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Stickley Dining Table no. 622 #3: Finish: Fuming, Waiting, and Shellac

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Blog entry by gizmodyne posted 2238 days ago 4695 reads 2 times favorited 15 comments Add to Favorites Watch
« Part 2: Sketchup Animations, Plans, and Erasing the Past... Part 3 of Stickley Dining Table no. 622 series Part 4: The Inspector! Plus World's Most Boring Woodworking Video »


After about one week of sanding. It took forever!

I will be attaching the top with countersunk lag screws.


The holes are over sized to handle movement. The screws will only bite into the top.

I put the base together to test it.


I built a large tent this time from plywood strips and extra bender board left over from the garden.

Here is a shot of the table going into the tent.

Suited up for ammonia.

Here are the test pieces. Left to Right: After four hours with no finish, with Boiled Linseed Oil, 6 hours with BLO

It has been humid here, so I waited a few days for the air to dry out. I use a first coat of very thin shellac.
Here is a shot with one leg assembly first coated.

Wet top.

After all parts coated once.

The colors are very different in the florescent lights. Here is a shot with natural light and the flash.

Next time : a little dye and blending? More shellac, poly for the top, wax…

-- -John "Do I have to keep typing a smiley? Just assume it's a joke." www.flickr.com/photos/gizmodyne



15 comments so far

View Dave T's profile

Dave T

194 posts in 2256 days


#1 posted 2238 days ago

I love the look of the fumed finish. Just no nerve to try it (or a place to do it safely either. Looks like a nice solid piece. What are the overall dimensions?

View gizmodyne's profile

gizmodyne

1763 posts in 2726 days


#2 posted 2238 days ago

The top is 40 inches wide by almost 7 feet long.

4 inch square legs.

-- -John "Do I have to keep typing a smiley? Just assume it's a joke." www.flickr.com/photos/gizmodyne

View Josh's profile

Josh

119 posts in 2574 days


#3 posted 2238 days ago

Looks great.

View ChicoWoodnut's profile

ChicoWoodnut

904 posts in 2451 days


#4 posted 2238 days ago

I really like QS White oak. The rays on the legs and top are really sweet!

-- Scott - Chico California http://chicowoodnut.home.comcast.net

View shaun's profile

shaun

360 posts in 2542 days


#5 posted 2238 days ago

Sweet table Giz, it’s looking good

-- I've cut that board three times and it's still too short!

View trifern's profile

trifern

8132 posts in 2403 days


#6 posted 2238 days ago

Looking great.

-- My favorite piece is my last one, my best piece is my next one.

View Greg Wurst's profile

Greg Wurst

781 posts in 2469 days


#7 posted 2238 days ago

Very sharp!

-- You're a unique and special person, just like everyone else.

View Callum Kendall's profile

Callum Kendall

1918 posts in 2339 days


#8 posted 2237 days ago

Great work!

Thanks for the post

Callum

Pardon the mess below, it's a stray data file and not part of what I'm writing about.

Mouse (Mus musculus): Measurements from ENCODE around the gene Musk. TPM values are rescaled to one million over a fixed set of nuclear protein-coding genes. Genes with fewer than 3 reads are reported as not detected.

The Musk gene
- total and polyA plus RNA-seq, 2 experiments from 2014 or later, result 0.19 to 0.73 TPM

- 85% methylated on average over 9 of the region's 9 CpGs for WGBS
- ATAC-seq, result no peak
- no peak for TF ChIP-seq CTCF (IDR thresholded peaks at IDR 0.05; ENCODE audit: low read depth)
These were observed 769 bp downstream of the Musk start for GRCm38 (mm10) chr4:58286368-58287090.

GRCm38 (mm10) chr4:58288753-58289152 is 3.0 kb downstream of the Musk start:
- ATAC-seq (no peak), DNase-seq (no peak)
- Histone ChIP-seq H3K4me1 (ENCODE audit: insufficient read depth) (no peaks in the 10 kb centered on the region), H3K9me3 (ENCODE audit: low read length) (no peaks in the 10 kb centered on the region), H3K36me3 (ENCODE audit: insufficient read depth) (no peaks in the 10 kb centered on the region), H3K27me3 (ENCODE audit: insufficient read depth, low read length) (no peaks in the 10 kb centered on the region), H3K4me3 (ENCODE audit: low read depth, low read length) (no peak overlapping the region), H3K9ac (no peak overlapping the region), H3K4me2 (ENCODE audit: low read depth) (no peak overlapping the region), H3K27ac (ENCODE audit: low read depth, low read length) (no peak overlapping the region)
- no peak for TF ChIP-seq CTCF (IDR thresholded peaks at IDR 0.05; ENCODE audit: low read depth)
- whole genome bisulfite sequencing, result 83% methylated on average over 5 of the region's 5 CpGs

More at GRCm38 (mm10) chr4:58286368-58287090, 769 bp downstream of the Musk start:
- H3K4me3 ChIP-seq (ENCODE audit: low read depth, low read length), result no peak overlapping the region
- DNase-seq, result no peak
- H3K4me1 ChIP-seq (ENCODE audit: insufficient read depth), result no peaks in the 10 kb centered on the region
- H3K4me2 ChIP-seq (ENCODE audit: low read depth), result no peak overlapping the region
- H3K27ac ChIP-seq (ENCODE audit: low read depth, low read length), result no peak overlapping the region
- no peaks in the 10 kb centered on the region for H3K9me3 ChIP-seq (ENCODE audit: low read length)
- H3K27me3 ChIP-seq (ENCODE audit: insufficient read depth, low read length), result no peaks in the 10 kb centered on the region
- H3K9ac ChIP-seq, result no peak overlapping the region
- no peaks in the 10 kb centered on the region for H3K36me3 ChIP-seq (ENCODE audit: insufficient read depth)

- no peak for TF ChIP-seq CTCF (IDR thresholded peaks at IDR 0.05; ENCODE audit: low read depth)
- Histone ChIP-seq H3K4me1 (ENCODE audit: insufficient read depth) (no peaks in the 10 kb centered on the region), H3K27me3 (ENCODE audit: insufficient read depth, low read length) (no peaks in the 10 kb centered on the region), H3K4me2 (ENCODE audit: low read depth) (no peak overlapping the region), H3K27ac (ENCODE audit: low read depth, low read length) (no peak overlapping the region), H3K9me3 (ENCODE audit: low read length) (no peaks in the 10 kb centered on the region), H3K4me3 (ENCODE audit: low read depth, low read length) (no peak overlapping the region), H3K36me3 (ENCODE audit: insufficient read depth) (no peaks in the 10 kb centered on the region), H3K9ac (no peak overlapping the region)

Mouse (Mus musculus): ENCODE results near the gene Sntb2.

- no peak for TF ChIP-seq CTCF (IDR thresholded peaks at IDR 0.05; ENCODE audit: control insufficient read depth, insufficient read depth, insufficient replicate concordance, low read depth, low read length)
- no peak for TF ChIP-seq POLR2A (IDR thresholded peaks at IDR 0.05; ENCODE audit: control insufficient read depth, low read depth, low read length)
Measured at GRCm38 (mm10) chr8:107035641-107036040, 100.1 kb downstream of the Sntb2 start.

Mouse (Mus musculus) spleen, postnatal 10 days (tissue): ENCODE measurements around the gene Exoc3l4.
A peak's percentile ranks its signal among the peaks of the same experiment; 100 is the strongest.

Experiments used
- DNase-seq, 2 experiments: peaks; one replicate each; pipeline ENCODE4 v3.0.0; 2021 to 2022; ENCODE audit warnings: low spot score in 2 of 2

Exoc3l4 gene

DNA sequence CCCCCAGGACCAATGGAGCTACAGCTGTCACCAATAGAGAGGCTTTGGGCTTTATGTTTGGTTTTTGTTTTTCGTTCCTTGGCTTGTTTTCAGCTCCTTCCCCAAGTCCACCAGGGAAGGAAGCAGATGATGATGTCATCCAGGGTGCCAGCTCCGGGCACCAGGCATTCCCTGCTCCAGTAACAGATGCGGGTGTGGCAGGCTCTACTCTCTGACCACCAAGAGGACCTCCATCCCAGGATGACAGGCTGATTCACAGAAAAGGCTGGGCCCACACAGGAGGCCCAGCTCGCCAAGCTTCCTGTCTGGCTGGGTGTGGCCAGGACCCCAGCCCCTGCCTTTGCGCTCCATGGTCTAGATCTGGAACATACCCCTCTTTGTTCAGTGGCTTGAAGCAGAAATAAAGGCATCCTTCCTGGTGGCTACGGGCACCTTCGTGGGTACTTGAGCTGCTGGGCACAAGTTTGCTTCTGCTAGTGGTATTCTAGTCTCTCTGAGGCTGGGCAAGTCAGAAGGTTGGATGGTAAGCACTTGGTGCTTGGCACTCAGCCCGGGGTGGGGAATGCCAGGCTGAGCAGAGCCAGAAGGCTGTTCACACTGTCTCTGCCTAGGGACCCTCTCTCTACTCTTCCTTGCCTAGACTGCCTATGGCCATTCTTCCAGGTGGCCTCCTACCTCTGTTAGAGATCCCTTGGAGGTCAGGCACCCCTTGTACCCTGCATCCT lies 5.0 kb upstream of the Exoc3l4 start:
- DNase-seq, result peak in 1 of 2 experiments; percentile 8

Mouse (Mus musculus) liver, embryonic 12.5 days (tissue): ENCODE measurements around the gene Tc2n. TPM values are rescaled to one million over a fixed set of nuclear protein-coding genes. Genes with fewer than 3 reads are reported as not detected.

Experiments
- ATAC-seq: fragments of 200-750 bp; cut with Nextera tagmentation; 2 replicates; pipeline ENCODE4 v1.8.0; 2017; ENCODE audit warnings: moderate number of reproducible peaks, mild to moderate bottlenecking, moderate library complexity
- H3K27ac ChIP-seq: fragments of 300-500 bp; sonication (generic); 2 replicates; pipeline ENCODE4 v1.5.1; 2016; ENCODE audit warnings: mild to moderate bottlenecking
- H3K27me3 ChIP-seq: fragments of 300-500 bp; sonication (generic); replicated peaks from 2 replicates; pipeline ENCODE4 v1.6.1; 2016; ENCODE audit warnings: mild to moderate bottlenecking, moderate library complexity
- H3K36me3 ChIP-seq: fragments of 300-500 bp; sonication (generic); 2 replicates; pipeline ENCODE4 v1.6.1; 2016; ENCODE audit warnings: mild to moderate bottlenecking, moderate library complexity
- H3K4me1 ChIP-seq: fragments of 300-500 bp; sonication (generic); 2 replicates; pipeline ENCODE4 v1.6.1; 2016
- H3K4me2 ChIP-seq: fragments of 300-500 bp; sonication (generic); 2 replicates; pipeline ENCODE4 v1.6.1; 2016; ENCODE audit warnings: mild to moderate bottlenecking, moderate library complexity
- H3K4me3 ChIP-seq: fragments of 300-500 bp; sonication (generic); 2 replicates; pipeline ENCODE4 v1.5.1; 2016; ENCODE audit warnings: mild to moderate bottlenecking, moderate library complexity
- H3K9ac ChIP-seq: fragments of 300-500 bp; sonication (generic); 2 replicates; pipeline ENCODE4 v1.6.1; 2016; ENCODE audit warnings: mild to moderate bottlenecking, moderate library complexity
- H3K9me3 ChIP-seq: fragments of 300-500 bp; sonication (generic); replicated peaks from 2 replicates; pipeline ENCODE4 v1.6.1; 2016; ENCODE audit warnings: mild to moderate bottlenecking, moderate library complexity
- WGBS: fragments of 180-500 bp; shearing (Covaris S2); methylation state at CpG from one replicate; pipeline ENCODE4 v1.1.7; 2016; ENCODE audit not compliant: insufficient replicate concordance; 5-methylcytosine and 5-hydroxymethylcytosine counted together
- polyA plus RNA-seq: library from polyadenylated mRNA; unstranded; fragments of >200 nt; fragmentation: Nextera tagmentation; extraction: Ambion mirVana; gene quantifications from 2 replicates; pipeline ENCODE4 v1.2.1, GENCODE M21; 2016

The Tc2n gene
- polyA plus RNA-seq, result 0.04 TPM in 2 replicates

-- For wood working podcasts with a twist check out http://thetimberkid.com/

View bfd's profile

bfd

502 posts in 2443 days


#9 posted 2237 days ago

Awesome! That is one solid and beautiful looking table. Like others have said the medulary rays of the QSWO is stunning. I love working with it. Are those legs quadralinear construction?

View daltons's profile

daltons

5 posts in 2254 days


#10 posted 2237 days ago

Looks Great! (Has anyone tried anything different to fume with, like vinegar? Your project may smell like a salad for a while but I have heard it works.) I love seeing just a hint of flake. Too much can be very distracting. I believe this was the point of fuming in the first place, soften the flake.
I like the method you used to attach the top. Gus used iron figure 8’s allowing the top to move. One screw up into top the other down into the end grain of the leg.

-- www.daltons.com

View gizmodyne's profile

gizmodyne

1763 posts in 2726 days


#11 posted 2237 days ago

BFD: The legs are veneered on two sides so the rays show. I cut 1/4” veneer.

Daltons: I did not want to use the figure 8. I was afraid I would just lift up the top one day and pull them out. I wanted to use something beefier.

-- -John "Do I have to keep typing a smiley? Just assume it's a joke." www.flickr.com/photos/gizmodyne

View Dorje's profile

Dorje

1763 posts in 2633 days


#12 posted 2237 days ago

I’ll just stick to what I said before: That’s gonna be a heck of a dining table!

-- Dorje (pronounced "door-jay"), Seattle, WA

View Fireball's profile

Fireball

65 posts in 2703 days


#13 posted 2237 days ago

Giz – that’s going to be an awesome table!!! I am jealous of the amount of time you have for your projects. I can barely make a few cuts in the time it takes you to build a table!

From those pictures above there didn’t look to be a discernable color difference b/w 4 and 6 hrs. After your recent experiences do you have a recommended fuming time.

View gizmodyne's profile

gizmodyne

1763 posts in 2726 days


#14 posted 2236 days ago

Thanks Fireball,

I feel like this is taking forever.

The 6 hour is a bit darker.

I like about 6 hours for fuming. I have not been patient enough to go beyond that. I will try with a smaller project someday.

-- -John "Do I have to keep typing a smiley? Just assume it's a joke." www.flickr.com/photos/gizmodyne

View daltons's profile

daltons

5 posts in 2254 days


#15 posted 2233 days ago

BFD, I totally understand the fear of figure 8’s not standing up to the job but I have had 8 foot Gus directors tables with eight quarter tops held by these and they worked fine. I have also had standard multiple drawer library tables with 7/8 inch thick tops and they work in this case as well. They do seam wimpy but they really do the job. I don’t think they make the original cast iron type anymore. All I have seen is stamped steel.

-- www.daltons.com

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